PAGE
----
• 2nd place: Team A6 with TECT

    The ninth graders designed a turbine model for ICE trains. The idea is for electrically powered ICEs to generate electricity to recharge their batteries. The turbines are made of aluminum and operate via wind power. An eye-catcher at the awards ceremony: The team visualized the solution in a 3D print.

  • First place 3: Team Nussbeiser with e-vessels

    Nordhorn, a German city with many waterways and with many idle ships. Equipped with e-motors, these ships should act as water buses and generate alternative routes. This could relieve traffic in the city center, in conjunction with an attractive tourist offer. The idea was presented digitally via a live stream – the city is already interested.

  • Second place 3: Team Maximilian Lüthn with Schmaut

    Based on artificial intelligence, a toll system is designed to reduce particulate pollution on inner-city streets in Berlin: It records license plates when cars enter heavily polluted streets and calculates a protective toll – in German “Schutz-Maut”, or “Schmaut” for short. The proceeds go to environmental projects that can improve air quality. A special feature is that the AI measures the time spent on the roads, so that a detour via less polluted roads is also included in the toll.

  • Inspired by the young people’s inventiveness, the jury spontaneously granted two creativity awards:

    Team The LADS with Overengineered Trash: Using an electric trash can that locks when full to attract fewer wild animals to the city and thus reduces wildlife accidents. Desired side effect is to contribute to the e-charging network.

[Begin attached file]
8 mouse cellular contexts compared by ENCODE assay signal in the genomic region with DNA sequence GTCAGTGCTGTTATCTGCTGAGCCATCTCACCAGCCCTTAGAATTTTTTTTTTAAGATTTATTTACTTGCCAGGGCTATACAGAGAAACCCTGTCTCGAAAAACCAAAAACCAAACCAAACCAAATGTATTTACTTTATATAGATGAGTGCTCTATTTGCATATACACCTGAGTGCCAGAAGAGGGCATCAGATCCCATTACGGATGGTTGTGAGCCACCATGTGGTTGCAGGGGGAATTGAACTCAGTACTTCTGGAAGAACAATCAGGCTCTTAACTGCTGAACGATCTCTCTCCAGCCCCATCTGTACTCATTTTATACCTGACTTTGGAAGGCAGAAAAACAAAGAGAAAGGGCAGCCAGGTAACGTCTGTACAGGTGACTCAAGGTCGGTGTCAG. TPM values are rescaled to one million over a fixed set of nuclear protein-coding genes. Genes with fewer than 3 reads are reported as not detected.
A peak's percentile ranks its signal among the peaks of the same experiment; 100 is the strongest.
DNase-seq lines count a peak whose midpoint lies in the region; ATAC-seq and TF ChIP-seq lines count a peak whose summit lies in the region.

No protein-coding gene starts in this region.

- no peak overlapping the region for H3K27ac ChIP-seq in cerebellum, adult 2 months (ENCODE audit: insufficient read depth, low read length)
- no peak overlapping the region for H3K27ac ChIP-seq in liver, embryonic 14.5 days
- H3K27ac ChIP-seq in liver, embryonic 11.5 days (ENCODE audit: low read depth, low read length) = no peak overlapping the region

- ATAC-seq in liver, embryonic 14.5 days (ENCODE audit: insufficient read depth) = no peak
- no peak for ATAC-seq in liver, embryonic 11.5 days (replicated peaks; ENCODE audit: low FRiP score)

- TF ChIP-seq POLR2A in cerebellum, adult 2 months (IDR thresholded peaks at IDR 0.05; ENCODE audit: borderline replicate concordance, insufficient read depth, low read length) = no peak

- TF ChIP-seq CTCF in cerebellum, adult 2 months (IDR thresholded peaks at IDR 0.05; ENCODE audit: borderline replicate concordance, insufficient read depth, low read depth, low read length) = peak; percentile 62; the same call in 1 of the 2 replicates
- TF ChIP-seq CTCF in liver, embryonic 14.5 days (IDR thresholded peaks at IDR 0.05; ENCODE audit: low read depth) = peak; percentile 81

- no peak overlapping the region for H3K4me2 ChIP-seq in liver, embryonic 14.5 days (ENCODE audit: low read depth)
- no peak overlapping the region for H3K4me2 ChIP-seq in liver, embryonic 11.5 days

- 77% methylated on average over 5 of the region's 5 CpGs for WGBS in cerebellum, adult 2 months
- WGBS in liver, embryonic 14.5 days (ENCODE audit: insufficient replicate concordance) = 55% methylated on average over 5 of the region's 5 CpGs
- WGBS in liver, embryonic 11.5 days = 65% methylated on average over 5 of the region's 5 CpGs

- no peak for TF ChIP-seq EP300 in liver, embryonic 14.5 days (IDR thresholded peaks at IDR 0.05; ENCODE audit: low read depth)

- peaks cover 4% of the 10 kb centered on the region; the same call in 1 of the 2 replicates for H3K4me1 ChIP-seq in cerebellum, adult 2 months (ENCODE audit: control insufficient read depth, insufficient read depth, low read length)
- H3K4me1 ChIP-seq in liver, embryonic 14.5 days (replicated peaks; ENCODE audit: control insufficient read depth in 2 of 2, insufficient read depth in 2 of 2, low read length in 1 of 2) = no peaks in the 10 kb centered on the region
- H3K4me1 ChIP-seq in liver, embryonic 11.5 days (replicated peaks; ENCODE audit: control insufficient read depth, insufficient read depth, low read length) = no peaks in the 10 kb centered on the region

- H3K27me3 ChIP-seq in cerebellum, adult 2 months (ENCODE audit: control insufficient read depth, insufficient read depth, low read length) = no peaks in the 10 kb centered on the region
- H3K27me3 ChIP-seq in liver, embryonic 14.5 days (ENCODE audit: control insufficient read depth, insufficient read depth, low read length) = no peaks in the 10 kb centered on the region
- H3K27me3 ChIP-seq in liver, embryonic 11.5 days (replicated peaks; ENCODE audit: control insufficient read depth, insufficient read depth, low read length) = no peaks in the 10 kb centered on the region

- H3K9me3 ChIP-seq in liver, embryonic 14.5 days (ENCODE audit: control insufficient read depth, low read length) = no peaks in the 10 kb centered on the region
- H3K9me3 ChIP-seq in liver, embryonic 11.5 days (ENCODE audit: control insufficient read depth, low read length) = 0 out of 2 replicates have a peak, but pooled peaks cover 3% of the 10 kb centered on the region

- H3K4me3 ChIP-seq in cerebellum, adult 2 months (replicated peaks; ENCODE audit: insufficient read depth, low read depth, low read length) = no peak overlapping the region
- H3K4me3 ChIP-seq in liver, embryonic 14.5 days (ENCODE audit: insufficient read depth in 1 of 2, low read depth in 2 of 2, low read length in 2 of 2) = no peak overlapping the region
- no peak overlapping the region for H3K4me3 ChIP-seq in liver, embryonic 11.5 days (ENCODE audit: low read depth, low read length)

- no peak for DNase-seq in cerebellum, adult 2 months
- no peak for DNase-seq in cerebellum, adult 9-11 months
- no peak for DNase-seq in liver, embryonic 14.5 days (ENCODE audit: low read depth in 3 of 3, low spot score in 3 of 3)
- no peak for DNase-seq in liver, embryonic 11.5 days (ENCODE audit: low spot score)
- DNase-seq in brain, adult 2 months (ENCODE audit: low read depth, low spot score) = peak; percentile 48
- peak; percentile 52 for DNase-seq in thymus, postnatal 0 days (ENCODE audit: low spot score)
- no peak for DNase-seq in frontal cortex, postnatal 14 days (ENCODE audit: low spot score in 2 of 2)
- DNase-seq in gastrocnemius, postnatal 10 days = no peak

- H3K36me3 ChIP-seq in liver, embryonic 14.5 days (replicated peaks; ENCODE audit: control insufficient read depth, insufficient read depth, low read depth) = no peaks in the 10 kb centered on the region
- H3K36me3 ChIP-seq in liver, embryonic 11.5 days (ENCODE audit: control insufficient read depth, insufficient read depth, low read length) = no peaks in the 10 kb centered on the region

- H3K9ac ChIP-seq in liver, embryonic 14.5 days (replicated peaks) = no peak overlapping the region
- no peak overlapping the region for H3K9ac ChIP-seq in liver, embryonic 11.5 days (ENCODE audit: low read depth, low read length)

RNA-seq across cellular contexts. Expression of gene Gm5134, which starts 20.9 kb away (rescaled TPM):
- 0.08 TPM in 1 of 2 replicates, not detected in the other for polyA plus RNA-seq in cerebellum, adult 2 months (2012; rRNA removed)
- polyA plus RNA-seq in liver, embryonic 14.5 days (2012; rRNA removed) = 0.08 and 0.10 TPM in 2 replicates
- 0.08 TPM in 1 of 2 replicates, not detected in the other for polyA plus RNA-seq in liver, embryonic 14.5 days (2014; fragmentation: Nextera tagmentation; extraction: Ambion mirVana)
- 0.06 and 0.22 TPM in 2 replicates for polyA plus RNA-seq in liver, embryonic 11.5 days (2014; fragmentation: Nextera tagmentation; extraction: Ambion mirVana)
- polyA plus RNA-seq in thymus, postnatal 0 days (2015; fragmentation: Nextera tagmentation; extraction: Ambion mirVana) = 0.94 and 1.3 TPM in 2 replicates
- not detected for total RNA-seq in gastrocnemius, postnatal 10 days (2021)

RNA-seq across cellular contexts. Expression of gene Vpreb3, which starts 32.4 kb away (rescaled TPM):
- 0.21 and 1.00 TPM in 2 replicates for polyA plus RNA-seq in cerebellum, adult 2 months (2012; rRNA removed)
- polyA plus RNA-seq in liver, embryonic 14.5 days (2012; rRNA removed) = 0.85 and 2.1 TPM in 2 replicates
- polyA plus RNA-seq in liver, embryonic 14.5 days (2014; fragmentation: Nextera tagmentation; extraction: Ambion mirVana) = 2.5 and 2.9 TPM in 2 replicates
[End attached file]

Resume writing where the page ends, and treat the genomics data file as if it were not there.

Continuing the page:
Team Techies with their “Swing model”: The kinetic energy generated on playgrounds when, for example, swings or merry-go-rounds turn is to be fed into energy for a city’s power grid by means of a mechanical construction. Here, too, it could be used as an e-charging station.

STEM Make@thon "Future of Food"

Who better to develop creative ideas for the future of food than the people who will actually shape them and make them a reality? The STEM-Make@thon “Ernährung der Zukunft” (Future of Food) brought 60 pupils together at Siemensstadt Square to develop specific food-focused ideas capable of satisfying stomachs while also protecting the climate.

At the awards ceremony at STEAM Hub Siemensstadt Square, the top teams presented their inventions to the audience and the jury, made up of representatives of Osnabrück University, Siemens Stiftung, Siemens Professional Education and the YouTuber and STEMfluencer Jacob Beautemps.

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Platz 1: Team „Mensahelden“ mit „Mensascanner“
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Platz 2: Team „Base“ mit „Greenplay“
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Platz 3: Team „D-Squad“ mit „Wormmeal“
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  • 1st place: Team “Mensahelden” with their concept, “Mensascanner” Codes on cards with different foods can help primary school pupils to understand the nutrients that foods contain and the benefits different nutrients provide for them and their environment. When used in educational settings, the Mensascanner is an excellent introduction for primary school pupils as they start to learn about food and nutrition. This helps to establish healthy and environmentally sustainable eating habits at a young age.
  • 2nd place: Team “Base” with their concept, “Greenplay”

    Greenplay combined the digital world with education. Users of the app enter information about the daily food they consume to find out the amount of water, land and CO2 equivalents consumed. With the score of their food, users compare each other and compete with each other. Additional points can be collected through “one-week meat-free”. The goal is to encourage people to eat a climate-friendly diet.

  • 3rd place: Team “D-Squad” with their concept, “Wormmeal”

    In Asia, insects are already a widespread and prized source of protein and vitamins. By contrast, in Europe insects are still treated with disgust. Wormmeal has set itself the goal of establishing insect-based foodstuffs in Europe by producing everyday products from mealworms.

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1st place: Team "Mensahelden" with "Mensascanner"
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2nd place: Team "Base" with "Greenplay"
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3rd place: Team "D-Squad" with "Wormmeal"